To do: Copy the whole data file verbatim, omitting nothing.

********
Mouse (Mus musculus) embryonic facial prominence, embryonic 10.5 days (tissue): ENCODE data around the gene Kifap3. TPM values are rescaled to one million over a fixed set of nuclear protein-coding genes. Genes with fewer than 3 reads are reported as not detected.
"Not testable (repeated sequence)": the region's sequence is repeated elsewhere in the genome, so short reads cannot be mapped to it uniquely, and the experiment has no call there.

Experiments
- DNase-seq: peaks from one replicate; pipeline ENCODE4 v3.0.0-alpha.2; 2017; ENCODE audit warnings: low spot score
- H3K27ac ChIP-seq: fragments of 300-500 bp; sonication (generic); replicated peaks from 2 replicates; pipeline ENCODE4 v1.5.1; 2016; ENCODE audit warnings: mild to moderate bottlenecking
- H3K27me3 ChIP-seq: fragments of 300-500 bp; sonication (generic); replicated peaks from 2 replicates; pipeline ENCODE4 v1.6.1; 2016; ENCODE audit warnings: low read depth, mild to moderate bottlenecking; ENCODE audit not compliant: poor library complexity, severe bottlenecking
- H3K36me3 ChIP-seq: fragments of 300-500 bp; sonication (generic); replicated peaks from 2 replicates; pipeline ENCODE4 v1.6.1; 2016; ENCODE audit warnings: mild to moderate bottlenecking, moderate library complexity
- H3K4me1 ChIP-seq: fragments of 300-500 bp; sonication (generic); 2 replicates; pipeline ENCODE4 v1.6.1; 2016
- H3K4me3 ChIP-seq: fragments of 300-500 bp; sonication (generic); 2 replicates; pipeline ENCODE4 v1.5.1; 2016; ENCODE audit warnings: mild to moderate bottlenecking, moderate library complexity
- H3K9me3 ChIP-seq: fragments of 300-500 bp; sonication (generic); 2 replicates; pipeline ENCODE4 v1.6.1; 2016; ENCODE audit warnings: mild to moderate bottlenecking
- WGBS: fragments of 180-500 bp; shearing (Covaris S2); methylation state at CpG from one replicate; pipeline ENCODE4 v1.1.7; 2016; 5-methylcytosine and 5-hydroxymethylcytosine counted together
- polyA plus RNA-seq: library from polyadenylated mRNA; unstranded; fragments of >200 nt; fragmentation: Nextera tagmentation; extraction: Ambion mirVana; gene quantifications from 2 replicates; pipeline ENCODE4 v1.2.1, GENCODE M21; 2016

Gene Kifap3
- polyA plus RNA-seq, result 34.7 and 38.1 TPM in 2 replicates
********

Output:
Mouse (Mus musculus) embryonic facial prominence, embryonic 10.5 days (tissue): ENCODE data around the gene Kifap3. TPM values are rescaled to one million over a fixed set of nuclear protein-coding genes. Genes with fewer than 3 reads are reported as not detected.
"Not testable (repeated sequence)": the region's sequence is repeated elsewhere in the genome, so short reads cannot be mapped to it uniquely, and the experiment has no call there.

Experiments
- DNase-seq: peaks from one replicate; pipeline ENCODE4 v3.0.0-alpha.2; 2017; ENCODE audit warnings: low spot score
- H3K27ac ChIP-seq: fragments of 300-500 bp; sonication (generic); replicated peaks from 2 replicates; pipeline ENCODE4 v1.5.1; 2016; ENCODE audit warnings: mild to moderate bottlenecking
- H3K27me3 ChIP-seq: fragments of 300-500 bp; sonication (generic); replicated peaks from 2 replicates; pipeline ENCODE4 v1.6.1; 2016; ENCODE audit warnings: low read depth, mild to moderate bottlenecking; ENCODE audit not compliant: poor library complexity, severe bottlenecking
- H3K36me3 ChIP-seq: fragments of 300-500 bp; sonication (generic); replicated peaks from 2 replicates; pipeline ENCODE4 v1.6.1; 2016; ENCODE audit warnings: mild to moderate bottlenecking, moderate library complexity
- H3K4me1 ChIP-seq: fragments of 300-500 bp; sonication (generic); 2 replicates; pipeline ENCODE4 v1.6.1; 2016
- H3K4me3 ChIP-seq: fragments of 300-500 bp; sonication (generic); 2 replicates; pipeline ENCODE4 v1.5.1; 2016; ENCODE audit warnings: mild to moderate bottlenecking, moderate library complexity
- H3K9me3 ChIP-seq: fragments of 300-500 bp; sonication (generic); 2 replicates; pipeline ENCODE4 v1.6.1; 2016; ENCODE audit warnings: mild to moderate bottlenecking
- WGBS: fragments of 180-500 bp; shearing (Covaris S2); methylation state at CpG from one replicate; pipeline ENCODE4 v1.1.7; 2016; 5-methylcytosine and 5-hydroxymethylcytosine counted together
- polyA plus RNA-seq: library from polyadenylated mRNA; unstranded; fragments of >200 nt; fragmentation: Nextera tagmentation; extraction: Ambion mirVana; gene quantifications from 2 replicates; pipeline ENCODE4 v1.2.1, GENCODE M21; 2016

Gene Kifap3
- polyA plus RNA-seq, result 34.7 and 38.1 TPM in 2 replicates